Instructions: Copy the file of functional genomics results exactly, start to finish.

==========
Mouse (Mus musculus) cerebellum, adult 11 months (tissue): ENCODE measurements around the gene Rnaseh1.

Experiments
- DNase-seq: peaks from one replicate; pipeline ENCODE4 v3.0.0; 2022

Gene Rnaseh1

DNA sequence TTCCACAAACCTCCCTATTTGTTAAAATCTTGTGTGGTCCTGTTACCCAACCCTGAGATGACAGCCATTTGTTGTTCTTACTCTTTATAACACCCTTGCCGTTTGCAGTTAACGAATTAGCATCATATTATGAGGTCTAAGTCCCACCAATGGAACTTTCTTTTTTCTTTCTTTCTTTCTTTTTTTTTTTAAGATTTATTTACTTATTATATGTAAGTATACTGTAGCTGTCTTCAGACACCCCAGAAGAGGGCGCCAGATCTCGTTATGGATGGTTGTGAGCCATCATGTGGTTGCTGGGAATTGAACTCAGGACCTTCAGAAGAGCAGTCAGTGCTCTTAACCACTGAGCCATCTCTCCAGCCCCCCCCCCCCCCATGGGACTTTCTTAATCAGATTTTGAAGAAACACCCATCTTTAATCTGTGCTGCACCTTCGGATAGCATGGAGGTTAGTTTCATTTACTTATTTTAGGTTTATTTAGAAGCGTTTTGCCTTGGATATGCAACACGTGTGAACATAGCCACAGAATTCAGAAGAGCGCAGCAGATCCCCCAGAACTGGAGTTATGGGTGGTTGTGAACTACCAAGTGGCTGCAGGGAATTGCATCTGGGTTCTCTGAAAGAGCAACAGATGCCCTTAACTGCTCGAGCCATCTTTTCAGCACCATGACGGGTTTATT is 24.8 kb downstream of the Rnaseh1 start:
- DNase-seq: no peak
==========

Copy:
Mouse (Mus musculus) cerebellum, adult 11 months (tissue): ENCODE measurements around the gene Rnaseh1.

Experiments
- DNase-seq: peaks from one replicate; pipeline ENCODE4 v3.0.0; 2022

Gene Rnaseh1

DNA sequence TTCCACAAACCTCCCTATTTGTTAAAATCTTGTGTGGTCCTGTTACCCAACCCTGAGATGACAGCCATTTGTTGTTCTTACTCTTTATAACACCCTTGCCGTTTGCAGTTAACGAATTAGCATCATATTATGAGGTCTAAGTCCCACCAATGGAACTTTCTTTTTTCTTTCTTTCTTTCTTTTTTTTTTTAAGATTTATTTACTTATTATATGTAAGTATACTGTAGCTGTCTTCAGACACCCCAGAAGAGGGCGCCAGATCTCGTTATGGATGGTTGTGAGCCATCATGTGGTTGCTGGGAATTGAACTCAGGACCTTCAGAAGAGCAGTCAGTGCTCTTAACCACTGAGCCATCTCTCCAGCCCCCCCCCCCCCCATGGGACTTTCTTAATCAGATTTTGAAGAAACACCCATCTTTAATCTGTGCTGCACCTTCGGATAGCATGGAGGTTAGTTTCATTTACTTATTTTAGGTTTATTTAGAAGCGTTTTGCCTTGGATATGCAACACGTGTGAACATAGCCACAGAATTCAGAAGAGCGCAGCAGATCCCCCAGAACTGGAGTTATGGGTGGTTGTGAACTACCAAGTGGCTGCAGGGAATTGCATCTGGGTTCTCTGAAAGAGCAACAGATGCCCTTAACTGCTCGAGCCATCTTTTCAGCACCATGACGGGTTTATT is 24.8 kb downstream of the Rnaseh1 start:
- DNase-seq: no peak